Viacom Says KCAL Won't Become a UPN Station
By CLAUDIA PESCHIUTTA
Specifically, what will the New York-based media giant do with KCAL-TV (Channel 9), which it will acquire from Young Broadcasting Inc. for $650 million in cash?
For the moment, it appears that Viacom, which also owns and operates KCBS-TV (Channel 2), will maintain KCAL's sports and primetime news programming.
"We intend to operate KCAL as an independent station, taking advantage of the wealth of Viacom assets," Mel Karmazin, Viacom president and chief operating officer, said in a statement. "We intend to build on the preeminent presence they have established in sports and news in the Los Angeles market."
One rumor already being shot down is that Viacom would make KCAL an affiliate of the United Paramount Network (UPN) at the end of its current agreement with local KCOP-TV Channel 13, part of News Corp.'s Fox television group.
"We did not just buy KCAL to turn around and turn it into UPN," said KCBS Vice President and General Manager David Woodcock. "We bought it for its unique position in the market...because of its local news, sports and first-run programming." KCAL executives declined to comment on the pending purchase.
Looking at consolidation
The station's sports line-up of L.A. Lakers, Anaheim Angels and Anaheim Mighty Ducks games probably won't change. The "KCAL 9 News" has not generated good ratings in the 8-11 p.m. time slot but the news block has strengthened the station's presence.
Woodcock said that the three-hour news block would be kept. "They have a very strong brand with their three hours of primetime," he said. "They've carved out a very strong position in the market."
At some point, the deal likely will lead to staffing adjustments as Viacom, owner of the CBS and UPN networks and Paramount studios, looks for ways to consolidate operations and cut costs.
One likely possibility is that KCAL and KCBS will combine resources of their respective news departments and take other cost-saving measures.
"Certainly, there will be some streamlining of departments and efficiencies and all of that so there could be some people who are displaced but, again, we want to be as competitive as we can going forward," Woodcock said.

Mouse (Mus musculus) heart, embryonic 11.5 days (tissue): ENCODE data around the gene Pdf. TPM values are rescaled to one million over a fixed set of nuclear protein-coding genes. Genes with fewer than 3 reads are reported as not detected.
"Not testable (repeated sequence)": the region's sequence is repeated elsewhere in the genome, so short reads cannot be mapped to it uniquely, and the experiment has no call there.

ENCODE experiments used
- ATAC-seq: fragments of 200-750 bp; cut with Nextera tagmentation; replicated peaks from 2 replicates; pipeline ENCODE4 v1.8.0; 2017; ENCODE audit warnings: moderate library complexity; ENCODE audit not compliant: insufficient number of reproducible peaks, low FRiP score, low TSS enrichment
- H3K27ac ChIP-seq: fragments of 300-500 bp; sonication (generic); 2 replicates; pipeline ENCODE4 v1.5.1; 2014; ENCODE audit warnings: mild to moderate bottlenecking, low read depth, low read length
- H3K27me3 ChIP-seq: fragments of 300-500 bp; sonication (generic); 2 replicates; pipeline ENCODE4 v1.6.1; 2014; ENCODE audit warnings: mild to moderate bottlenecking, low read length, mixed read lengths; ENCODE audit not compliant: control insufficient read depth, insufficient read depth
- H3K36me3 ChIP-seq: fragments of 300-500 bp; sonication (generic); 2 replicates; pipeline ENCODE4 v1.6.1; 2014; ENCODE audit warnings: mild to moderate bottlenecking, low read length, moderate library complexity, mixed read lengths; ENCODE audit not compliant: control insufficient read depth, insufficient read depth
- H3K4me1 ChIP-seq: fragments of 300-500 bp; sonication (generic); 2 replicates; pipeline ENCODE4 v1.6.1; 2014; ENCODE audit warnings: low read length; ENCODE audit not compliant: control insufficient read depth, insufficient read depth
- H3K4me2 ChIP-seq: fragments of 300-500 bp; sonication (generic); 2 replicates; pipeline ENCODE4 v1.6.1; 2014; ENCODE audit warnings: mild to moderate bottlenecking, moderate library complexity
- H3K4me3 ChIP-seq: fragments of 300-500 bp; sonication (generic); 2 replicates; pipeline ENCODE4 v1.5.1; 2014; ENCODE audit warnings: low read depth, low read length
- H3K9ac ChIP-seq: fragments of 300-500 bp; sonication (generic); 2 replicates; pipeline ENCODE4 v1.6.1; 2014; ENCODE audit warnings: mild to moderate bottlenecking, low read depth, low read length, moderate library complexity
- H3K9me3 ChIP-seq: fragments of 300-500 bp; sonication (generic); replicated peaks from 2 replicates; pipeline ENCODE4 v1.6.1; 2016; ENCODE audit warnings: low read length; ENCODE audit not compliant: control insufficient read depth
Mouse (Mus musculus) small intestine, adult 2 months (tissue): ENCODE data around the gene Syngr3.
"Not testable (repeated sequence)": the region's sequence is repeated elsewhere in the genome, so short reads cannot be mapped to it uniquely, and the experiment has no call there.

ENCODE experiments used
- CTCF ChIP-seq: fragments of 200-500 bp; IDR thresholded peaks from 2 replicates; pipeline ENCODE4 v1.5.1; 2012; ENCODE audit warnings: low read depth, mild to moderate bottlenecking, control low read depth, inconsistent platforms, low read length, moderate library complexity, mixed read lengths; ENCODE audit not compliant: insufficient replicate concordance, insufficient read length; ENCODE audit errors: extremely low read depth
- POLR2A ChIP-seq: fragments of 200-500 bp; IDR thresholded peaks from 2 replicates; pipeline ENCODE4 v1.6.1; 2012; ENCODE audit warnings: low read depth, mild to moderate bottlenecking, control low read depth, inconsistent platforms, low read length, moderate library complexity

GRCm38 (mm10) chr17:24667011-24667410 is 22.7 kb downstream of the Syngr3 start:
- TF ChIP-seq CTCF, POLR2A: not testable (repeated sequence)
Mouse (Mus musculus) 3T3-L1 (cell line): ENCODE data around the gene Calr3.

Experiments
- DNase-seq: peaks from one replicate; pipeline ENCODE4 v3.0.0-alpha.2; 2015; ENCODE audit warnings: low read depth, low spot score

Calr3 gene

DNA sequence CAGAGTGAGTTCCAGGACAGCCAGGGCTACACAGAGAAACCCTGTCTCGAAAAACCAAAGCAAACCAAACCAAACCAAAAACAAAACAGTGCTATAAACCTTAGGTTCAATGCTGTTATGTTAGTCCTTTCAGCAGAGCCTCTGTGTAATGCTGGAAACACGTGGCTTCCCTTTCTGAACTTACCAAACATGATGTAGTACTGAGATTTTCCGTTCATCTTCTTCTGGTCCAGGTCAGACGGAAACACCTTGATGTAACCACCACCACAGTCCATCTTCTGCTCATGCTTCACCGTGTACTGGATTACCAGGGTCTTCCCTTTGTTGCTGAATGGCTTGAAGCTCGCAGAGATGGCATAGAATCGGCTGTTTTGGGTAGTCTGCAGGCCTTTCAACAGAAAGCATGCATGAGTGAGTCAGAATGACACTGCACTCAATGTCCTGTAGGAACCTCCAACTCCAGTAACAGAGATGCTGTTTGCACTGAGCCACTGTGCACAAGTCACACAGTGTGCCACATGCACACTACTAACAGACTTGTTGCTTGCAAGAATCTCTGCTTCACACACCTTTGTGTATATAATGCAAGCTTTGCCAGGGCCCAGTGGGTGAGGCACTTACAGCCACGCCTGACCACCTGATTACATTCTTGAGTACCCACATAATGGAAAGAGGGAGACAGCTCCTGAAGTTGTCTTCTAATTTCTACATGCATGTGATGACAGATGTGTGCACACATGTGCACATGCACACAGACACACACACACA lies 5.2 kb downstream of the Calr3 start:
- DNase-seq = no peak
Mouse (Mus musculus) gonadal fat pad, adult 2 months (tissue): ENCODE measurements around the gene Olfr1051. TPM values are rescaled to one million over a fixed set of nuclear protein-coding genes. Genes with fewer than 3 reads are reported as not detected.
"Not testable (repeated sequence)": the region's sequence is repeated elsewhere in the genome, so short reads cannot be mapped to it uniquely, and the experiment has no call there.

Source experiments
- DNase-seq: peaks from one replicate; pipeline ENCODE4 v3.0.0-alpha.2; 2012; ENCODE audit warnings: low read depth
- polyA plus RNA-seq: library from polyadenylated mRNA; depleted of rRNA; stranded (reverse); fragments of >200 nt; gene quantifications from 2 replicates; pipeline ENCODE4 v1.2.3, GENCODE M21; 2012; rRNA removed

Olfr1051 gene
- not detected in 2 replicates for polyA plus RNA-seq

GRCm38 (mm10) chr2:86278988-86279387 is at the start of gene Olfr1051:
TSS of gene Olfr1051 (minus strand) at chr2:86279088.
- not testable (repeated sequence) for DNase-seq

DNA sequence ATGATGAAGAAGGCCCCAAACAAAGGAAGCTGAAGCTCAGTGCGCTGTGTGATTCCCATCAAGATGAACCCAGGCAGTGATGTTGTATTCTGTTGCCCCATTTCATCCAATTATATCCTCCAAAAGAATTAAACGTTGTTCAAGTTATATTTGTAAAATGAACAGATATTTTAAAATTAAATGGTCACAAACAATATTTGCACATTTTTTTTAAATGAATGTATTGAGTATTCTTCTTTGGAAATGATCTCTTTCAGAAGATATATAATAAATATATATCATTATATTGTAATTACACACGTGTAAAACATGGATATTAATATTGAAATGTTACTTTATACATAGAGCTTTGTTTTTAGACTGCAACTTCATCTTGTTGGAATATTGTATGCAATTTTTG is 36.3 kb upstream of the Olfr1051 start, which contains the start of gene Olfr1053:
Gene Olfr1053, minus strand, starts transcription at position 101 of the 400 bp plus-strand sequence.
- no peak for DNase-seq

Despite being the nation's largest independent station, KCAL's advertising revenues have been on the decline due to the loss of some Lakers broadcasts and the general downturn in ad spending.
"The station did not do well in 2001 but, you know, get in line," said Victor Miller, an analyst with Bear, Stearns & Co. KCAL's margins tend to be lower than the industry average because of the station's expensive sports contracts, Miller added.
Off to a strong start
"When the revenue was where it ought to be, the station made a lot of money and when revenue fell off then the bottom line fell off like a rock falling off a cliff," said Young Chairman Vincent Young in a conference call with analysts last week.
Young said he wasn't very enthusiastic when Viacom contacted him last year about buying the L.A. station. "I said, 'Well, this isn't the best time to sell because we've not had a great year...and they said, 'Well, we're still interested,'" he recalled.
Viacom's $650 million purchase price is almost double the $368 million Young paid Walt Disney Co. for the station in 1996.
Pending the approval of the Federal Communications Commission, expected in four to six months, the transaction would give Viacom an eighth duopoly and a stronger presence in L.A., the nation's second-largest television market.
If the KCAL deal is approved, Viacom could be forced to sell off one of the seven L.A. radio stations owned by subsidiary Infinity Broadcasting Corp. FCC regulations limit a company with a television duopoly from owning more than six radio stations in the same market.
It's too soon to tell if Infinity will lose a station because Viacom will apply for a waiver from the FCC and continue lobbying for changes to media ownership rules, said Pat Duffy, vice president and general manager of KRTH-FM (101.1) and spokesman for Infinity's L.A. cluster.
"This could take a year before anything's resolved," he said.
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